The Hands Off end evaluation found a better environment and less violence towards sex workers at places with sensitised police. Not only has police violence reduced but sex workers also feel more protected and confident to prevent violence. The evaluation showed that where effective police engagement took place and rights literacy of sex workers was increased, police protection services for sex workers had improved and sex workers reported being more able to report cases to the police and resist police abuse. This is an empowered sex workers community that is aware of their rights. 

Police Police

“Support of sex workers outside court and […] inside court gives so much courage to challenge the law on their rights... People report the violence now.”

– Sex worker, South Africa

By 2018, Hands Off trained twenty-eight police officers as trainers, who trained over 400 police officers on the contents of the manual.56, 57 SAPS has recognised its role in South Africa’s public health approach. The endorsement of the training by high level brigadiers and major generals has led to the embedding of the training in the Global Fund 2019-2021 grant and in the curricula of police in-service training. As a result, 153,000 SAPS operational officers will undergo training under the SAPS in-service training.58 Standardising and registering of the manual in police systems will guarantee competency-based training and ensure that the training is part of performance management systems. This is a major achievement for sustainability and scale. Some district police stations even included the Dignity, Diversity and Policing training in their yearly plans and allocated funds on their own accord.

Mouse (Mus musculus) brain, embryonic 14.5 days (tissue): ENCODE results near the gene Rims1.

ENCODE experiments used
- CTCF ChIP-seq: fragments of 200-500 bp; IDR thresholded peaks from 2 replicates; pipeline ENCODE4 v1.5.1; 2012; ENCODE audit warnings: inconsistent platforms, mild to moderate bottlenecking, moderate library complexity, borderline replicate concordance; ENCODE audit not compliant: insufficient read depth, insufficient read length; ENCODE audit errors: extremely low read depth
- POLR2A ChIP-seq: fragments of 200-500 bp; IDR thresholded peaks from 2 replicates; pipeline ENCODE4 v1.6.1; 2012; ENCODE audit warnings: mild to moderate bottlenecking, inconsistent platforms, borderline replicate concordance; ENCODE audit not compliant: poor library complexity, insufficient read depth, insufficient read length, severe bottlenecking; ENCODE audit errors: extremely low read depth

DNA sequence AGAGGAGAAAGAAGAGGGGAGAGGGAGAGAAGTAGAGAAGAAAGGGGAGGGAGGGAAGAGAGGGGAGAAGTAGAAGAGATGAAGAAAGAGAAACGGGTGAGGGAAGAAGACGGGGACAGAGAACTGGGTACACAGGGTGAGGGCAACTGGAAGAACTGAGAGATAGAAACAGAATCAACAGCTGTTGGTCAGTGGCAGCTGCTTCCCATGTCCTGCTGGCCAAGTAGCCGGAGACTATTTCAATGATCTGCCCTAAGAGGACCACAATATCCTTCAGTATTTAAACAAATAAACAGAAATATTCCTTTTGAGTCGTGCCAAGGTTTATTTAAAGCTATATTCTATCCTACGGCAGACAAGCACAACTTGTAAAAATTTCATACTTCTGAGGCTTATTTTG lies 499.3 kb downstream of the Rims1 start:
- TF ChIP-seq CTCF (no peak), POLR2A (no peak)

The end evaluation further showed a transformation in police attitude. This has resulted in a turnaround from police as major perpetrators, to police as recourse to justice in case of client or public abuse. Additionally, within SAPS, an increasingly open and supportive environment is emerging to respect sexual diversity and dignity of sex workers, as well as, Lesbian, Gay, Bisexual, Transgender & Intersex (LGBTI) people and PWUD. During training sessions and meetings police officers disclosed their sexual orientation and gender identity, showing an increased openness and shift in attitude.

Sex worker Sex worker

“They won’t lock us up anymore. They won’t swear at us anymore… they actually do respect sex workers now when they see you in the street.”

 – Sex worker, South Africa

Finally, as a result of our lobby for decriminalisation of sex work, high ranking officials speaking for decriminalisation of sex work. Deputy Police Minister Bongani Mkhongi says: 

“South Africa has lots of crime, very heavy crime. Rather than us raiding people and taking condoms as evidence to court, we are tired of this thing, so we must change the law. And the President, who was deputy president then, we’ve raised this issue with him.”

Read more about 8 Days for Gender Equality

For 8 days, from Zero Discrimination Day (1 March) to International Women's Day (8 March), Aidsfonds raised awareness for gender equality with our ​8 Days for Gender Equality Campaign. Each day we covered strategic action that can be taken against gender inequality fueling the AIDS epidemic. We invite everyone to help spread awareness. Join the movement on Twitter by sharing your own experience and approaches on gender equality and HIV using the hashtag #GenderEqualityandHIV. 

Aidsfonds' renewed Big Picture (2020) is out now! Access the full guide on how to develop a gender transformative approach in HIV programming, filled with approaches, exercises, case studies and loads more. Download guide